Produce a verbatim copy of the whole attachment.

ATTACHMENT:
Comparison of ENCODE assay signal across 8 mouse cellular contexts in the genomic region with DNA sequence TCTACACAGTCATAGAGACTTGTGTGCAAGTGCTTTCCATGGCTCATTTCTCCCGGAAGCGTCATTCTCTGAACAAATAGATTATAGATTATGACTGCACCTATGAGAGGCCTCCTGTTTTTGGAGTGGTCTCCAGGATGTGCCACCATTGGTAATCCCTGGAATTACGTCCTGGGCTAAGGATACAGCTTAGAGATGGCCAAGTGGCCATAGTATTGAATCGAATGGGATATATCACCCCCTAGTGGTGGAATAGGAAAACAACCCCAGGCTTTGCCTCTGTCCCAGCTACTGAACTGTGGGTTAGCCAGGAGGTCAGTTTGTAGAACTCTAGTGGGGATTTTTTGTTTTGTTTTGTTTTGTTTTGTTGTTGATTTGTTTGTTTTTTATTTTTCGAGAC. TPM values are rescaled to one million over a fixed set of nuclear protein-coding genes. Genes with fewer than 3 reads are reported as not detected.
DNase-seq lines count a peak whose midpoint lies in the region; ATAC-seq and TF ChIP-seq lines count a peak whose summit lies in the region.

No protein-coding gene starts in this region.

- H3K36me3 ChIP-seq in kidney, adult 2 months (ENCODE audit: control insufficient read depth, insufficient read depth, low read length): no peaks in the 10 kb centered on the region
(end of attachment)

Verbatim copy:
Comparison of ENCODE assay signal across 8 mouse cellular contexts in the genomic region with DNA sequence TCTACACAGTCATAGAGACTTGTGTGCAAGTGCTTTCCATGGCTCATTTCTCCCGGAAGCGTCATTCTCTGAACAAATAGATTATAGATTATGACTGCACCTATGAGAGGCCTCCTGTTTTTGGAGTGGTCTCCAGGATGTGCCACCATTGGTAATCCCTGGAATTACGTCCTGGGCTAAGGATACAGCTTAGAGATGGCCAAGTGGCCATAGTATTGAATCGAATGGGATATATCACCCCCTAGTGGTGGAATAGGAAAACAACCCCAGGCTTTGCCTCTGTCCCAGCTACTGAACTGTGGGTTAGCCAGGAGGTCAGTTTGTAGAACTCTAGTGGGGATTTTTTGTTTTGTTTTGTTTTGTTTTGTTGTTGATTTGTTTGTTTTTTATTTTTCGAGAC. TPM values are rescaled to one million over a fixed set of nuclear protein-coding genes. Genes with fewer than 3 reads are reported as not detected.
DNase-seq lines count a peak whose midpoint lies in the region; ATAC-seq and TF ChIP-seq lines count a peak whose summit lies in the region.

No protein-coding gene starts in this region.

- H3K36me3 ChIP-seq in kidney, adult 2 months (ENCODE audit: control insufficient read depth, insufficient read depth, low read length): no peaks in the 10 kb centered on the region